Urban physical public infrastructure is a frontline defense mechanism to manage and mitigate climate-related impacts. Market instruments are often cited as possible means to spread risk and reduce financial burdens on the public sector. The authors argue that existing research tends to focus on the technical issues of instruments and neglects considering institutional dynamics that may enable or constrain local market-based financing mechanisms.
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Library ResourceArtículos de revistas y librosDiciembre, 2016
Library ResourceFebrero, 2014Guinea, Papua Nueva Guinea
Despite global gender equality gains in
education, life expectancy, and labor force participation,
two areas of persistent inequality remain: asset gaps and
women's agency. In many developing countries, including
Papua New Guinea (PNG), land and natural resources are
citizens' key assets. This briefing note, centered on
field research in north fly district explores the process of
negotiation and the progress in implementation of the
Library ResourceArtículos de revistas y librosDiciembre, 1951Sudáfrica, Bolivia, Estados Unidos de América
An international journal of forestry and forest industries
Library ResourceInformes e investigacionesJunio, 2015Myanmar
Villagers in Karen areas of southeast Myanmar continue to face widespread land confiscation at the hands of a multiplicity of actors. Much of this can be attributed to the rapid expansion of domestic and international commercial interest and investment in southeast Myanmar since the January 2012 preliminary ceasefire between the Karen National Union (KNU) and the Myanmar government. KHRG first documented this in a 2013 report entitled ‘Losing Ground’, which documented cases of land confiscation between January 2011 and November 2012.
Library ResourceVideosMayo, 2017Kenya, Estados Unidos de América
Library ResourceDocumentos de política y resúmenesEnero, 2018Estados Unidos de América
In 2005, massive hurricanes battered communities along the Gulf Coast of the United States. In the aftermath, thousands of families who lived on land passed down to them informally by parents and grandparents learned that because they lacked clear formal title to their properties, they were ineligible for disaster assistance to rebuild their homes. Related title issues in other regions kept families from developing inherited lands and allowed predatory developers to use court-ordered partition sales to grab long-held properties for pennies on the dollar.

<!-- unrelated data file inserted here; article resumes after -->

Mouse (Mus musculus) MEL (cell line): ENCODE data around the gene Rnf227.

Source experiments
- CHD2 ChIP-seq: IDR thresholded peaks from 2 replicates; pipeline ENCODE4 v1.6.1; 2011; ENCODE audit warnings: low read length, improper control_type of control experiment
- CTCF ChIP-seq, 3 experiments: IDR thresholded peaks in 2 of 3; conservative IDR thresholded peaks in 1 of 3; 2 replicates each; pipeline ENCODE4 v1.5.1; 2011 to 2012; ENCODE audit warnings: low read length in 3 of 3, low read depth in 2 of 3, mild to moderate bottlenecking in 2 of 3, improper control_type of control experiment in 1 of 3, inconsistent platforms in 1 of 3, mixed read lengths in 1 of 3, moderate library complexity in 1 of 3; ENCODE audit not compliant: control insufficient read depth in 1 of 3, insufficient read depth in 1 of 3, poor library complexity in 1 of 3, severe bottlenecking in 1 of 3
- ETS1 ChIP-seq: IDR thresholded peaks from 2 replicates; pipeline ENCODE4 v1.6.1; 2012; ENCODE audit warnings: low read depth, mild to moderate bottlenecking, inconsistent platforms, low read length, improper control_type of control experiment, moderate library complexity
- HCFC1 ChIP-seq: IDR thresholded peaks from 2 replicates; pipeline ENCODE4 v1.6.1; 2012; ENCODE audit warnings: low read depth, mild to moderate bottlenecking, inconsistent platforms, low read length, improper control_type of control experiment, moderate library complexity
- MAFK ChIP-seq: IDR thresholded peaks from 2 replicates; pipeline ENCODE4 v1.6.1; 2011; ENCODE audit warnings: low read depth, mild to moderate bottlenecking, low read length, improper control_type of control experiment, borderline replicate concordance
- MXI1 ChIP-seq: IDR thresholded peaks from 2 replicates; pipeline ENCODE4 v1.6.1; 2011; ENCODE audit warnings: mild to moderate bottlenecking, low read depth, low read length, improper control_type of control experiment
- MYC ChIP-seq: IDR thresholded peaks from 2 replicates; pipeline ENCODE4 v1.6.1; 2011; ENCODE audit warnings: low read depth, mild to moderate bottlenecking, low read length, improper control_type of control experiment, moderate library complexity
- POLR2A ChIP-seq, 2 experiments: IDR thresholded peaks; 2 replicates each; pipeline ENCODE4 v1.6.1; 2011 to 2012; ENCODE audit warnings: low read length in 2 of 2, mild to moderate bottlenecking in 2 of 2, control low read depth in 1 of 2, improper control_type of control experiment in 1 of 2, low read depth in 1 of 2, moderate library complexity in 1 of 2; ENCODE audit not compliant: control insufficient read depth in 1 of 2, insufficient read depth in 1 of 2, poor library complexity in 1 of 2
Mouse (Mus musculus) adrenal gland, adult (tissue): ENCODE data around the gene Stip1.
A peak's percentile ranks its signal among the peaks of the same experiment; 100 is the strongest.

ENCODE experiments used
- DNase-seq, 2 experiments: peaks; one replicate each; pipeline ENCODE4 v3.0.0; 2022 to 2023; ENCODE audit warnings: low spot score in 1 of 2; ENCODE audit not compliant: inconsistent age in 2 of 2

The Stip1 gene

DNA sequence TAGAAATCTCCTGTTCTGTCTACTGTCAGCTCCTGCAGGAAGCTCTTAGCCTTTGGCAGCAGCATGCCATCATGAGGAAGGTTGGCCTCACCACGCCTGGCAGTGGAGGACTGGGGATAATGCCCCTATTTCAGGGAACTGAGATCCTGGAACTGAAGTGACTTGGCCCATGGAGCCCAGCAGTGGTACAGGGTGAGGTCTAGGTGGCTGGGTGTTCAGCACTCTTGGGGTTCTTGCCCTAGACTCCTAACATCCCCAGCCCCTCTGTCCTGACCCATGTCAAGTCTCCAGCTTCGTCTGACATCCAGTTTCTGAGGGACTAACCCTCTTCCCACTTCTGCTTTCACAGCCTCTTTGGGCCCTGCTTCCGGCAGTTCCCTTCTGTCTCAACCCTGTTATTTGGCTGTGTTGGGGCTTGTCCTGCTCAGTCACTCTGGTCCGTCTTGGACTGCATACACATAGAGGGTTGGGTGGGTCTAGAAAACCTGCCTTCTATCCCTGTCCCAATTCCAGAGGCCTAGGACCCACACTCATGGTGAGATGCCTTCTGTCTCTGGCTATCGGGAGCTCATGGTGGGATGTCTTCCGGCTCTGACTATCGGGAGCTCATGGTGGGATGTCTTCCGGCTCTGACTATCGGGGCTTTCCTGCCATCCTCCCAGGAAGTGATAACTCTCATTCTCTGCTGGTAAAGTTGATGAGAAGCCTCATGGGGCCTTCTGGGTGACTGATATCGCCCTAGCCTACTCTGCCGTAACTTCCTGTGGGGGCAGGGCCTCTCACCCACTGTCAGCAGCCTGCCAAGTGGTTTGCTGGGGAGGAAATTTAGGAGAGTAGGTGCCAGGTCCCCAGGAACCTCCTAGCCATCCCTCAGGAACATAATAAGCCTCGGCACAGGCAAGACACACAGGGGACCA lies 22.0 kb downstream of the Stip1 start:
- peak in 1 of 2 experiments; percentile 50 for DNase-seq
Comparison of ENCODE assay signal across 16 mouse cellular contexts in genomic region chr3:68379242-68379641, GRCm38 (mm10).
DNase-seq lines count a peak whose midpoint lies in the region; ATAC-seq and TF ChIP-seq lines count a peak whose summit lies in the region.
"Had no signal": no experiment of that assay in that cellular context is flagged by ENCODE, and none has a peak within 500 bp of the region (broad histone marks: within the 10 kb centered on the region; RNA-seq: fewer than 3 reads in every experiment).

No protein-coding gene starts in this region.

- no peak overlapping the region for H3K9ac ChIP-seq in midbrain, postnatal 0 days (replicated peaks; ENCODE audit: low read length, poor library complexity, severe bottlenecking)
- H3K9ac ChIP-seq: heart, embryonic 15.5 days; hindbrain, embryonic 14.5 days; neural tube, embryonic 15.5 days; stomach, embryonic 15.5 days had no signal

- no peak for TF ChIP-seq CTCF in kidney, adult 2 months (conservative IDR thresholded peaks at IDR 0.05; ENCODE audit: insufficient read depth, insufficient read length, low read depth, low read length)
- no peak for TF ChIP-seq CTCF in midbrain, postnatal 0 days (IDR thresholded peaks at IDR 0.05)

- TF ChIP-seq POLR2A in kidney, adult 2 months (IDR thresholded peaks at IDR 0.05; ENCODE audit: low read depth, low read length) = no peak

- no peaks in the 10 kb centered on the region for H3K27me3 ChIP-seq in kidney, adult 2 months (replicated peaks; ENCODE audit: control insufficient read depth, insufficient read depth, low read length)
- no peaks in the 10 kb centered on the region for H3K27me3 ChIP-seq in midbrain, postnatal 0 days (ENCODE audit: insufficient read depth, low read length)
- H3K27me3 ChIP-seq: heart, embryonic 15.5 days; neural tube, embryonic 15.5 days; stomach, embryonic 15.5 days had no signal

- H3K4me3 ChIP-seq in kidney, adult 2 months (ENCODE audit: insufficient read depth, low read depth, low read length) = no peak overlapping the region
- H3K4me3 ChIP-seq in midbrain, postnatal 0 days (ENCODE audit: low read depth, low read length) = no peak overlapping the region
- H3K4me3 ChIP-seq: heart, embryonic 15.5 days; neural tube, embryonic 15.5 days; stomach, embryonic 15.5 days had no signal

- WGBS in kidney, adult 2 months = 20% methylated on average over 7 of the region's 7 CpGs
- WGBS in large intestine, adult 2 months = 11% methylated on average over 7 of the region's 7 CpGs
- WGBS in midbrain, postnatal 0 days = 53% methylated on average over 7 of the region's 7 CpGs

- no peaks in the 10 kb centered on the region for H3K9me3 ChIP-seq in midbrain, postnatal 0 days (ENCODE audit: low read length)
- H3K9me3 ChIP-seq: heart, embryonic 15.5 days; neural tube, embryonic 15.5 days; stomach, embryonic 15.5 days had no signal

Library ResourceInformes e investigacionesAbril, 2005Myanmar, Asia sudoriental
"Is there a ‘best practice’ model for the legal recognition of customary tenure?
If not, is it possible to identify the circumstances in which a particular model
would be most appropriate? This article considers these questions in the light
of economic theories of property rights, particularly as illustrated by the
World Bank’s 2003 land policy report. While these theories have their flaws,
the underlying concept of tenure security allows a typological framework for
Library ResourceDocumentos de conferencias e informesDiciembre, 2006
Recent studies explored the suitability of using Geographical Information System to support decisional processes in the field of risk assessment & management. In particular, the elaboration of GIS ¿risk-maps¿ has been recognized as functional to two objectives: connecting decision-makers and stakeholders during decisional processes and communicating risk to non-experts audiences. In both cases, the use GIS results in increased transparency, as it gives clear ground and evidences to risk-related decisions.
Library ResourceArtículos de revistas y librosDiciembre, 2013África
Many a dogma produced by agricultural policies over the past decades has proved disastrous for African agriculture. Ms Rhoda Peace Tumusiime, Commissioner of Rural Economy and Agriculture of the African Union (AU), looks at lessons learnt and suggests ways to bring progress to Africa’s rural regions.
Library ResourceJunio, 2012
This paper concerns an NGO intervention in agricultural commodity markets known as Fairtrade. Fairtrade pays producers a minimum unit price and provides capacity building support to member cooperative organizations. Fairtrade's organizational capacity support targets those factors believed to reduce the commodity producer's share of returns. Specifically, Fairtrade justifies its intervention in markets like coffee by claiming that market power and a lack of capacity in producer organizations 'marks down' the prices producers receive.
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